To this end, he recommends the Sur-Gard System III, saying that Sur-Gard has long set the global standard for monitoring station alarm equipment.  “The receiver has been designed for easy and economical expansion of a control room.  It can be configured to run from one to up to 24 line cards, and by combining phone and network line cards, the system becomes a single, integrated monitoring solution.”  The benefits of this include increased account volume and improved signal processing as well as consistent, up-to-the-minute information from the CPM polling feature.

The System III makes use of SG-DRL3-IP line cards to ensure top level security alarm monitoring, he notes further.  The cards, which are FIPS/NIST, UL AA High-Line Security and ULC Level 3/4/5 listed, offer 128-bit AES encryption and an anti-hack design that isolates internal communications from external data transmissions.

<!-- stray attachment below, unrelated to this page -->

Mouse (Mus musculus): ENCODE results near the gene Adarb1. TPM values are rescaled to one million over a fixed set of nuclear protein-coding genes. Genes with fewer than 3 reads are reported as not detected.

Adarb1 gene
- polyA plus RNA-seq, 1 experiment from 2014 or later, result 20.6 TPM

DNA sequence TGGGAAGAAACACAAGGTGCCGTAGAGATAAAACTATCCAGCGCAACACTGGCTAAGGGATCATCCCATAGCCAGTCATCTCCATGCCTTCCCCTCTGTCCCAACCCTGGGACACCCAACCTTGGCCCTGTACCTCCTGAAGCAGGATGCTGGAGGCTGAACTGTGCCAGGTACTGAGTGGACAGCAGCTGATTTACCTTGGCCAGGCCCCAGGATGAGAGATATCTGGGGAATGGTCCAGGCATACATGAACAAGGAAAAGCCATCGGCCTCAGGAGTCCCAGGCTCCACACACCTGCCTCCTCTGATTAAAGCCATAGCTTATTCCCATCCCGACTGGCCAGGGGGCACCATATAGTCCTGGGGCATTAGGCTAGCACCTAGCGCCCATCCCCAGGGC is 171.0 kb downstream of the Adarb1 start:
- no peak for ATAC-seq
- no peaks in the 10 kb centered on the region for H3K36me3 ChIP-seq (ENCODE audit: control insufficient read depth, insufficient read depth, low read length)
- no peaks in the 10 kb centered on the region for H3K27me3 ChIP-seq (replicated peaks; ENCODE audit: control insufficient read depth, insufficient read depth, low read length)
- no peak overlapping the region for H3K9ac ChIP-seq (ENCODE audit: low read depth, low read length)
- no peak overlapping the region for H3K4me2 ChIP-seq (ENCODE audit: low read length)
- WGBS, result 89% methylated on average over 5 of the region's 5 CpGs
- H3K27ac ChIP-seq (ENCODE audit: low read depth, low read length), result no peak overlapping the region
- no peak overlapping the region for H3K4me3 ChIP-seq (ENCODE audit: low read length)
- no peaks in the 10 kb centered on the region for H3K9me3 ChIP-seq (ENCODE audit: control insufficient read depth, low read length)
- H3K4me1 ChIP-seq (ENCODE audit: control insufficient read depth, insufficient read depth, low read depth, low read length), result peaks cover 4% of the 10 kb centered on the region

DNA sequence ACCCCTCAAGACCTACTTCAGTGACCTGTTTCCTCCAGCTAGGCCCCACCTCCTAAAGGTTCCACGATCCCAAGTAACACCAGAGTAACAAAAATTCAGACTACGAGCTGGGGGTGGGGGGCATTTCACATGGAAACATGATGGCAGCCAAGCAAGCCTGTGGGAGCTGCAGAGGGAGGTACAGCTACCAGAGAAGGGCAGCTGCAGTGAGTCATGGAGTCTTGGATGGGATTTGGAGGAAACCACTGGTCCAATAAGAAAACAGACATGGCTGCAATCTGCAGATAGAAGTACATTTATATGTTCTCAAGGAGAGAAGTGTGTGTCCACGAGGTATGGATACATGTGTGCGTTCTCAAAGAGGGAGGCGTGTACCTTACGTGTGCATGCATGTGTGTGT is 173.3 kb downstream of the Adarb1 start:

The IP line card receives alarm information from the control panel over a LAN/WAN or internet network.  The result is higher line security than conventional dial-up panels as well as quicker information transmission from control panel to monitoring station since dialling and handshaking is not required.

Conclusion

 

“IP technology is current and improving every day,” concludes Mr Mutinelli.  “More and more households are having ADSL lines installed, leaving the way clear for installers to offer IP alarm communication to end users wanting to significantly increase their levels of security. Accordingly, we urge security companies that offer monitoring services to embrace the future today, in the interests of their clients’ safety and their businesses’ growth.”

 

Ends

 

Prepared and Submitted by Priyesh Jagjivan

Elvey Security Technologies

Tel – 011 4016734

Email - Priyesh.jagjivan@elvey.co.za

 



[1] http://www.internetworldstats.com/stats1.htm